Many people in this country would love to use solar or other types of renewable energy in their homes, but barriers may exist to stifle interest in small-scale renewable energy implementation.
Not everyone has the roof space, the sunlight, or the money for a solar energy project. Not everyone has the weather or the local know-how for a wind energy project. The list could go on, but any hurdles such a list might include will no longer hinder the residents of Rockbridge, Bath, Highland, Augusta and Alleghany, Virginia, from realizing their goal of using clean energy in their homes.
I recently visited Rockbridge, along with Virginia Governor Terry McAuliffe, to commission BARC (Bath, Alleghany, Rockbridge County) Electric Cooperative’s new community solar project – the first of its kind in Virginia. Community solar allows customers in different locations to participate collectively in solar power generated at a single facility, instead of each customer having to install solar panels on her own rooftop.
BARC installed solar panels on an abandoned elementary school’s soccer field and used the school house to establish a solar energy learning center. The solar panels provide energy for the BARC members who subscribe. The learning center is open to the public for school field trips and other learning opportunities.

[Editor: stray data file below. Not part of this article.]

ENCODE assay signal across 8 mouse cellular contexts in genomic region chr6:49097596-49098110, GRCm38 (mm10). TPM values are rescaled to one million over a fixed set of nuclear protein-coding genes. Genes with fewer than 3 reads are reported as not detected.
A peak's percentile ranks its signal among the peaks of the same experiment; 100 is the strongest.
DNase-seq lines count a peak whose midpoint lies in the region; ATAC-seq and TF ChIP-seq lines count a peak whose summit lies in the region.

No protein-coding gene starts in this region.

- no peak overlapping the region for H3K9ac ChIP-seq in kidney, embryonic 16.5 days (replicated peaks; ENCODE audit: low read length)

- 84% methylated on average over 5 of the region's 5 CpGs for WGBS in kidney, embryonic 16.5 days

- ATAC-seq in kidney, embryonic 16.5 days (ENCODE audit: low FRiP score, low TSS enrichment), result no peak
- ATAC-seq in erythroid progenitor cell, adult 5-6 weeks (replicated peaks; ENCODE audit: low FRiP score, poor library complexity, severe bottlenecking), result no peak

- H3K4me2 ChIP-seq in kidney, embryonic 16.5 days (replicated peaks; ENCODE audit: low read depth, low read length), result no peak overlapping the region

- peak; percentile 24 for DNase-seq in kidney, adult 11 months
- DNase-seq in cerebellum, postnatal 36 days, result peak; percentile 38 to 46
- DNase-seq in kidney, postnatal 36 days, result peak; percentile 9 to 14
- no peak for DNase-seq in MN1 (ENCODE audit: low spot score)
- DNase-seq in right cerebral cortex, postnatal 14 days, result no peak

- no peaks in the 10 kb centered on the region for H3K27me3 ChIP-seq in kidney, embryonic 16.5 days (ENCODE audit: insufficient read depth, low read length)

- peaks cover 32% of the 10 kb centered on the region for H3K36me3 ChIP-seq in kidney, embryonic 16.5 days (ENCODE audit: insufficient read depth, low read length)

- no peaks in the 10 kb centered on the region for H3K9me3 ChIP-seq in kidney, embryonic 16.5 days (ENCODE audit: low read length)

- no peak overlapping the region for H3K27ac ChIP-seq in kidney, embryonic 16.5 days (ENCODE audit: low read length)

USDA contributed a $250,000 Rural Energy for America Program (REAP) grant for the project, which will offset 25 percent of the energy needs at the homes of 225 BARC members.
This collective initiative reminds me of stories my grandparents and parents told me about “Victory Gardens” during World War II. Victory Gardens were planted during the Great War to reduce pressure on the public’s food supply, and everyone took honor in that. Americans planted gardens in backyards, front yards, school yards, and even on public lands – from the Boston Commons to the Golden Gate State Park.
Almost every park in every city had a garden growing vegetables. Neighbors pooled their resources and even formed cooperatives like BARC all in the name of patriotism. All together about 40 percent of the nation’s vegetable produce came from Victory Gardens during the Great War.
Victory Gardens helped every American contribute, and they were a lesson for every household – a daily reminder for us to do our part and a reminder of the tremendous power of collective action.
Energy independence is about national security. Even with all the gains in alternative energy and natural gas, we still as a nation rely on fossil fuel. Our reliance on fossil fuels will not be solved by one silver bullet, but rather by many small BBs, and this project is one of those small BBs.
In my mind, the BARC Solar “Victory” Garden here today is a forward-looking step to energy independence, financial freedom, community engagement and environmental responsibility. We’re happy as a federal family to be a part of it, and we want to thank BARC Electric Cooperative and its members for doing their part.
And to find out more about how USDA is investing in a clean energy future, visit our latest medium.com chapter, Powering America with a More Sustainable Energy Future.